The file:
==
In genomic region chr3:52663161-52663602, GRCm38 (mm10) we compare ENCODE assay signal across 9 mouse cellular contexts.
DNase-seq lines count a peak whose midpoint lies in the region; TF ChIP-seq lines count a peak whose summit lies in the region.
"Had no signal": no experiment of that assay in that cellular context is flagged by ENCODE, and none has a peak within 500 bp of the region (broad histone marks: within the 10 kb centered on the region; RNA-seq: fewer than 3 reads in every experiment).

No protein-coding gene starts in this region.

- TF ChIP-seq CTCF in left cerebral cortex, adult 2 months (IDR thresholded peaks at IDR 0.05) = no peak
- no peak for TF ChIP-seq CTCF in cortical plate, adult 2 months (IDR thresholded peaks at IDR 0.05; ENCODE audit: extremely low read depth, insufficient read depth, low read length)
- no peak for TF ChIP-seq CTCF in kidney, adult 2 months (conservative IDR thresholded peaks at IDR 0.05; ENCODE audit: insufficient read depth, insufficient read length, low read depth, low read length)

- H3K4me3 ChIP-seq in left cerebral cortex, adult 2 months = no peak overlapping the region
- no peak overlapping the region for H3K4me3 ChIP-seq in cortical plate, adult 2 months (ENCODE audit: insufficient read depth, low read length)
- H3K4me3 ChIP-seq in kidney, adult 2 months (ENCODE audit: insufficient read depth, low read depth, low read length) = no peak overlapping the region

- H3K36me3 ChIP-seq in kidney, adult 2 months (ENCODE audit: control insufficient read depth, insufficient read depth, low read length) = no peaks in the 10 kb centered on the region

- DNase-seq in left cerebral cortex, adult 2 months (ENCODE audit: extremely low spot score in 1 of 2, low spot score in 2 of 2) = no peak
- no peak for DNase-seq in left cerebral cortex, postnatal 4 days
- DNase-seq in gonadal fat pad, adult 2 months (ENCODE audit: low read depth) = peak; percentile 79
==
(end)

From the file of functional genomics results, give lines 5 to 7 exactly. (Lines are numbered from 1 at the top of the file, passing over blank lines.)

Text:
- TF ChIP-seq CTCF in left cerebral cortex, adult 2 months (IDR thresholded peaks at IDR 0.05) = no peak
- no peak for TF ChIP-seq CTCF in cortical plate, adult 2 months (IDR thresholded peaks at IDR 0.05; ENCODE audit: extremely low read depth, insufficient read depth, low read length)
- no peak for TF ChIP-seq CTCF in kidney, adult 2 months (conservative IDR thresholded peaks at IDR 0.05; ENCODE audit: insufficient read depth, insufficient read length, low read depth, low read length)